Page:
Thursday, February 18, 2010

Review: The Wolfman

I'm sure I'll be chided by The Wolfman fans everywhere, but I thought this latest edition to the genre lacked teeth.

The story is well-known enough by now: Benicio Del Toro as Lawrence Talbot returns to England as an accomplished actor after having been sent away to America as a child following the horror of having witnessed his mother's tragic death. Apparently, he spent some time in an insane asylum too prior to his journey across the pond.

Upon his return, he learns of the ghastly murder of his brother, either at the hands of a madman or the claws of a beast. Seeking to learn more, Del Toro is attacked and wounded by the hell-hound thus setting up his own transformation, which was well done without the theatrics of "An American Werewolf in London." It seemed a convincing transformation and my own fingers felt stiff watching Del Toro's hand wrack into those of a wolf.

The subsequent hunt for the beast and the denouement were all rather predictable, even the plot twist, considering it wasn't much of a twist at all.

It wasn't due to a lack of an adequate set design that the movie failed for me, as Victorian England is most palpable in movie, and I almost expected to see Jeremy Brett as Sherlock Holmes come striding through the fog in his deerstalker. But Hugo Weaving as the Scotland Yard detective Abberline was a sufficient stand in and Anthony Hopkins turned in a fine performance as Sir John Talbot, though sometimes I felt he was acting in a different movie altogether. I think my favorite performance was actually given by Art Malik who played Talbot's manservant Singh.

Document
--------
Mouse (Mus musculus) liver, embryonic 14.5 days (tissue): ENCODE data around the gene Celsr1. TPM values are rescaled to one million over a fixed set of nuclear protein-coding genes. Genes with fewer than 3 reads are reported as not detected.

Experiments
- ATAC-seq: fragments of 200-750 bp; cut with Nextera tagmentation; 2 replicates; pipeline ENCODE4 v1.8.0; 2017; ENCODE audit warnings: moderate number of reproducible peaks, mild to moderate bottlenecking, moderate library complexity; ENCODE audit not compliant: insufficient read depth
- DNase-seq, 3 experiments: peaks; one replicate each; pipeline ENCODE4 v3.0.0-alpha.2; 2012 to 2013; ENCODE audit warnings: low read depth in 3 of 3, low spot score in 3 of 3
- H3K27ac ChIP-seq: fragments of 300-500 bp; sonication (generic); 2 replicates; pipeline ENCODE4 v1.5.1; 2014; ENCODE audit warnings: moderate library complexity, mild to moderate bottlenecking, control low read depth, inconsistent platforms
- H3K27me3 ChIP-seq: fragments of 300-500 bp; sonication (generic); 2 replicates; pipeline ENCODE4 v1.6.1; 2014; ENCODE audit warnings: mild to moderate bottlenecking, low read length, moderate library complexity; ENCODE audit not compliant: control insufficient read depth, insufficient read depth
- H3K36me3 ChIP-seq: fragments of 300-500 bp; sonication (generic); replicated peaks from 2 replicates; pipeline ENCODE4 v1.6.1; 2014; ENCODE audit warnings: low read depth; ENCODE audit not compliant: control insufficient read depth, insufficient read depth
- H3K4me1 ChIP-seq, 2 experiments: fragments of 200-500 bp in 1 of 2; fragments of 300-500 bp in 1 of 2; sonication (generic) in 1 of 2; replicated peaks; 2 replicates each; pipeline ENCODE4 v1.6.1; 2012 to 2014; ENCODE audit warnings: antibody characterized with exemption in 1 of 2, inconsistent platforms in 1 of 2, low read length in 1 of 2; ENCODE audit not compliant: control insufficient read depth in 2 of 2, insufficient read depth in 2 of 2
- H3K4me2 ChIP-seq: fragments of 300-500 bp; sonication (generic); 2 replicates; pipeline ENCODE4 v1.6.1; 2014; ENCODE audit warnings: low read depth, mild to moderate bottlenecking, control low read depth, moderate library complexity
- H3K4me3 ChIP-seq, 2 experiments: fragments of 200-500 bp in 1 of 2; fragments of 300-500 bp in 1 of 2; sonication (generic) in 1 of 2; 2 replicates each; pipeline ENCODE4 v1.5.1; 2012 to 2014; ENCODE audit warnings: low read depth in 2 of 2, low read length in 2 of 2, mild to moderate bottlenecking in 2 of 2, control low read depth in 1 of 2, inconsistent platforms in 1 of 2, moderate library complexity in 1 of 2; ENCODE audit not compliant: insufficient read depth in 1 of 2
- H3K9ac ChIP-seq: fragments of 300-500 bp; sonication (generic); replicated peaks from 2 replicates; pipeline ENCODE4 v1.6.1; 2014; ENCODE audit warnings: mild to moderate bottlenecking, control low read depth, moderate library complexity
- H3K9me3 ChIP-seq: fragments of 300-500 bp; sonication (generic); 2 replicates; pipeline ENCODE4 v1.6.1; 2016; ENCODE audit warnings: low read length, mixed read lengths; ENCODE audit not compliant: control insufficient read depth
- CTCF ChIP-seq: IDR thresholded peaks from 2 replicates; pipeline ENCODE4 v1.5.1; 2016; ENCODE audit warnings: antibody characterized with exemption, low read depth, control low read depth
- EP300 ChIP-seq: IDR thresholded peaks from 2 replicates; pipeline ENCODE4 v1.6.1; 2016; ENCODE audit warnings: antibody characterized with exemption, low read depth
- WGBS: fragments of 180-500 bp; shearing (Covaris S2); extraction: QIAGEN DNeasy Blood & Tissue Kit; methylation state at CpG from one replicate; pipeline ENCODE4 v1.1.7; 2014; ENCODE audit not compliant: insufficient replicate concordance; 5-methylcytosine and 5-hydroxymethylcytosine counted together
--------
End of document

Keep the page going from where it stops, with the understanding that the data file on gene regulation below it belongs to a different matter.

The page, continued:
The movie just felt wooden and while I thought Del Toro's performance as Talbot was credible, as has been expressed in several reviews, it was so understated as to have left the character devoid of emotion after he is marked the curse.

There were predictable scares and jumps, and while many have noted the movie's gore, I really didn't think it was overdone. In fact, considering what was attacking people and the level of decay suffered by Talbot's brother at the outset, I would have expected more (maybe I was secretly hoping for more).

I wanted to like the movie, and I did, I just didn't love it. It was good, not great. My wife, though, enjoyed it more than I did, though I'd also say she wasn't wowed by the experience either. It's probably worthwhile to go see the movie, though I'm glad I was able to see it for free through my Optimum Triple Play Rewards membership. Otherwise I'd recommend waiting for it to hit your Netflix (NFLX) queue or the local Redbox kiosk and rent it for just $1.00.

It gets 3 out of 5 tombstones.



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